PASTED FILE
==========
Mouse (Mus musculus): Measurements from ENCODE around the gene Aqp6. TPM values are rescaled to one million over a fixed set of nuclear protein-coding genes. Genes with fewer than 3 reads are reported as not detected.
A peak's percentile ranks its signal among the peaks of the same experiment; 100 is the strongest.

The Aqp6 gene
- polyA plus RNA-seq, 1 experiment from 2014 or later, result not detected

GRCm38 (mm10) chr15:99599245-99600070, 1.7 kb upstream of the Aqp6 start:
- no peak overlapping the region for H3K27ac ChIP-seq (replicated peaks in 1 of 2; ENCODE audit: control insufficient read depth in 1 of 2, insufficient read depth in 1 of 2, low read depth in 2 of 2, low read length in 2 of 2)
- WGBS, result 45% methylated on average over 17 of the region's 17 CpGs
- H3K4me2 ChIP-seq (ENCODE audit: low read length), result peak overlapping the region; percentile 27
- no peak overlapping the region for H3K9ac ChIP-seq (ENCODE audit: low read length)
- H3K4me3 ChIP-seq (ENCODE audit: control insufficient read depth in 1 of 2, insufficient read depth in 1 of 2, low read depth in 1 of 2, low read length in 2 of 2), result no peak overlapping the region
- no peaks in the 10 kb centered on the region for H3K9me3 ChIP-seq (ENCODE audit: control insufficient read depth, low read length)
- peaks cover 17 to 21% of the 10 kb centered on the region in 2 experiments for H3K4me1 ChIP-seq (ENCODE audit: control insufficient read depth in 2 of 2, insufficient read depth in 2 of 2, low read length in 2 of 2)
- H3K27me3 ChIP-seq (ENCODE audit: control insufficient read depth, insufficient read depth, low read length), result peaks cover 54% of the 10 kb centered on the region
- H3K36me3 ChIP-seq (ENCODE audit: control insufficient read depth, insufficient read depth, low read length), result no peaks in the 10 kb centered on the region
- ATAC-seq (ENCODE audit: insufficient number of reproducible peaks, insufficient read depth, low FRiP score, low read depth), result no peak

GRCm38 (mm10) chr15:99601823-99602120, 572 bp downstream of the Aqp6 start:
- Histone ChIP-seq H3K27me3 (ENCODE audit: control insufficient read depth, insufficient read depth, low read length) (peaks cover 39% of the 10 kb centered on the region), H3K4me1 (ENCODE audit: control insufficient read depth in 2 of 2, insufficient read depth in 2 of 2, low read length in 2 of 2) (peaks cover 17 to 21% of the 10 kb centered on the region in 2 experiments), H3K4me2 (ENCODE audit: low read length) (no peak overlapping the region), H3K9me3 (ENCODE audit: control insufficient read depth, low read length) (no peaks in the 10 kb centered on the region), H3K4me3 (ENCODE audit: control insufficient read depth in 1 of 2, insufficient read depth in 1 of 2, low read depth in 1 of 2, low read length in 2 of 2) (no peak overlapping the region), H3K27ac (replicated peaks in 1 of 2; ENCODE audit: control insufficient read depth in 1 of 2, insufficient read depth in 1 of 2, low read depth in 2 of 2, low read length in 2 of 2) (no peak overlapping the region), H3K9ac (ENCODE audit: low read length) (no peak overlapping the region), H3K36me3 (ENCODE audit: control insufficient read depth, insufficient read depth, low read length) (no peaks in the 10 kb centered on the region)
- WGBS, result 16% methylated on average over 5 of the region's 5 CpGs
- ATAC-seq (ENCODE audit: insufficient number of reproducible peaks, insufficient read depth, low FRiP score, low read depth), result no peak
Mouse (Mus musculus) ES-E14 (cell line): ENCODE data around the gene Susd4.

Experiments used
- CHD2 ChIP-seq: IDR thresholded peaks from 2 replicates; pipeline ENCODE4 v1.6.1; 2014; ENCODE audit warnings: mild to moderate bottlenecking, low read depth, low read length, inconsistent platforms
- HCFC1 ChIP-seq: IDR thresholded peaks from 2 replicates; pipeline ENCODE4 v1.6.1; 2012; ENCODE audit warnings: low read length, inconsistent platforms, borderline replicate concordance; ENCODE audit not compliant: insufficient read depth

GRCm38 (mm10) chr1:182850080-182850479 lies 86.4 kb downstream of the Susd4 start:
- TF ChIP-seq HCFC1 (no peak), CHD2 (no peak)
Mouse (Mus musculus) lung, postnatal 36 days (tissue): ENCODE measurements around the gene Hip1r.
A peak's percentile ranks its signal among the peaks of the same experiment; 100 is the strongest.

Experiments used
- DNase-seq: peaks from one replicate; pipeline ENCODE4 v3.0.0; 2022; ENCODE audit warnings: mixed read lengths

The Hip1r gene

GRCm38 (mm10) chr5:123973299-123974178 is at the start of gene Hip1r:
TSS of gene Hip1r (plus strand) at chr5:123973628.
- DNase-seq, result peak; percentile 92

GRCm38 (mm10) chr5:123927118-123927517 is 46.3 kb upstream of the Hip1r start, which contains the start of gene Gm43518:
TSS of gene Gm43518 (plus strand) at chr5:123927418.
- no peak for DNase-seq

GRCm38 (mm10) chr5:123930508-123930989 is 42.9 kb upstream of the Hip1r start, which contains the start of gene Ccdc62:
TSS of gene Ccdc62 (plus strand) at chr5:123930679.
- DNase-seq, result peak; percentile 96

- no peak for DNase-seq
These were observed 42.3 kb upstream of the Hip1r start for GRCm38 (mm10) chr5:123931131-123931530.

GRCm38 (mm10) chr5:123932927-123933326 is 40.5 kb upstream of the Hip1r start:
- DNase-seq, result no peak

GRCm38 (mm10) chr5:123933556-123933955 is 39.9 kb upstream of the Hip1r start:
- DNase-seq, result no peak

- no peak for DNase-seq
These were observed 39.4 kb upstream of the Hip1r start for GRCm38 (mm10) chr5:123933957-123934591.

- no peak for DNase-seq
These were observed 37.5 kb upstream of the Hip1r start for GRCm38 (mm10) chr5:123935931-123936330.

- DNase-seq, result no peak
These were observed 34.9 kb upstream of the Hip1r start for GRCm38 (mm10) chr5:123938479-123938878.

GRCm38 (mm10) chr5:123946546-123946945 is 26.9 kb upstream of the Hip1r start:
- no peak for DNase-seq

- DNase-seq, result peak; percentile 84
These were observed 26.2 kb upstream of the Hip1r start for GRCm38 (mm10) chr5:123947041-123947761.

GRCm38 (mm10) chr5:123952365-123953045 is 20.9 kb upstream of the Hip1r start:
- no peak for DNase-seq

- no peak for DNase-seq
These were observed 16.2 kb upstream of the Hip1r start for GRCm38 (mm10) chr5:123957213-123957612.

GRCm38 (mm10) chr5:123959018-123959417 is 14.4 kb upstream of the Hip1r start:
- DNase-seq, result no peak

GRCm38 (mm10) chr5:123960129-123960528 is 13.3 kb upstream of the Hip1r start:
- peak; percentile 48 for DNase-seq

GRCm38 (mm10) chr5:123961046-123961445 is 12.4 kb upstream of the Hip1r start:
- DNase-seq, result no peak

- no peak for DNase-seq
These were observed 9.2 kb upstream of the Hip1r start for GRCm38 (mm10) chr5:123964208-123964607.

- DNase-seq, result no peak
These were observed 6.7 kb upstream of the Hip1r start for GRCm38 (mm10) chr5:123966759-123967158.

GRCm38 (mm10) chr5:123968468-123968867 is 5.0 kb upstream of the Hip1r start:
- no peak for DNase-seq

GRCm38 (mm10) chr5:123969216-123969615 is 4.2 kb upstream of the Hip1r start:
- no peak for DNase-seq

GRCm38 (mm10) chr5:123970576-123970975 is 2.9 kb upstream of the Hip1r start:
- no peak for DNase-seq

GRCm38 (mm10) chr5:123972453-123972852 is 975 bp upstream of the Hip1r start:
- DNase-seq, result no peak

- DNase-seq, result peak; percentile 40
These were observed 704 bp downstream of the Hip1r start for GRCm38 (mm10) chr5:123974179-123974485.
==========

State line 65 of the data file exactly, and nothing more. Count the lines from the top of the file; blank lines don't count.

- DNase-seq, result no peak